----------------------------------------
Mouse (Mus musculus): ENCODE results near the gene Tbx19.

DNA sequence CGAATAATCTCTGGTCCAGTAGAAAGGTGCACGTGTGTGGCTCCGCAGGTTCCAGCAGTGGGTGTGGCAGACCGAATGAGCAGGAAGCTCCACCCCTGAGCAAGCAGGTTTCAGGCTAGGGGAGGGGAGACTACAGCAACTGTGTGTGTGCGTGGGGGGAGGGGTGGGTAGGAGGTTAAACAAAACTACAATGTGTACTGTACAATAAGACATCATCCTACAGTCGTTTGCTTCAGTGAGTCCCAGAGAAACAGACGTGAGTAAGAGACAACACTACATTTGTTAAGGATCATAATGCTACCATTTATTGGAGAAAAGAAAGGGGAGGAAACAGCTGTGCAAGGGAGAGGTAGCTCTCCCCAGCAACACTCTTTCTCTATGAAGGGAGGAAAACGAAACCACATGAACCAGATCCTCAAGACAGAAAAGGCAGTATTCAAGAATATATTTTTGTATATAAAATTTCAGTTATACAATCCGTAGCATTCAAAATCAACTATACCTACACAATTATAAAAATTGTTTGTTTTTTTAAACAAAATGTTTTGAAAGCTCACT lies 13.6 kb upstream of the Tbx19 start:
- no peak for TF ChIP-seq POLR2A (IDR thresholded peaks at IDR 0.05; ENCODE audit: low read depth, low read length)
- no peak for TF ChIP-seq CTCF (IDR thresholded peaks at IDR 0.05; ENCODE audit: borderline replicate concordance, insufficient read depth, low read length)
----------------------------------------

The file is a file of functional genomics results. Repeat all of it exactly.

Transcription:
Mouse (Mus musculus): ENCODE results near the gene Tbx19.

DNA sequence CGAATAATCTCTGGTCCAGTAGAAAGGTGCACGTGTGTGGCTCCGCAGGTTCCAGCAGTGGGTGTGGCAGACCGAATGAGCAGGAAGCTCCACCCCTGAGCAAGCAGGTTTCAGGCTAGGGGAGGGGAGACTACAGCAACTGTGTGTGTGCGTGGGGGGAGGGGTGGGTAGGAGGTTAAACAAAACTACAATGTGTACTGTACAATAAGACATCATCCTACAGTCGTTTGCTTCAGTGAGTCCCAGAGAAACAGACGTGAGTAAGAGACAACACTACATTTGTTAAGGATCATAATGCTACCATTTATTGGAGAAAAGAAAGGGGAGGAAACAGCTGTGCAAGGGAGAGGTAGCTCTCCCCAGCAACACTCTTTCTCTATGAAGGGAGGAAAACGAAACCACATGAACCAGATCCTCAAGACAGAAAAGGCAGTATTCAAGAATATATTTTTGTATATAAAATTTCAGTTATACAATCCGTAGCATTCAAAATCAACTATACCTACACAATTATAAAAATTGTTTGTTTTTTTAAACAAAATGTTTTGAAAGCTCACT lies 13.6 kb upstream of the Tbx19 start:
- no peak for TF ChIP-seq POLR2A (IDR thresholded peaks at IDR 0.05; ENCODE audit: low read depth, low read length)
- no peak for TF ChIP-seq CTCF (IDR thresholded peaks at IDR 0.05; ENCODE audit: borderline replicate concordance, insufficient read depth, low read length)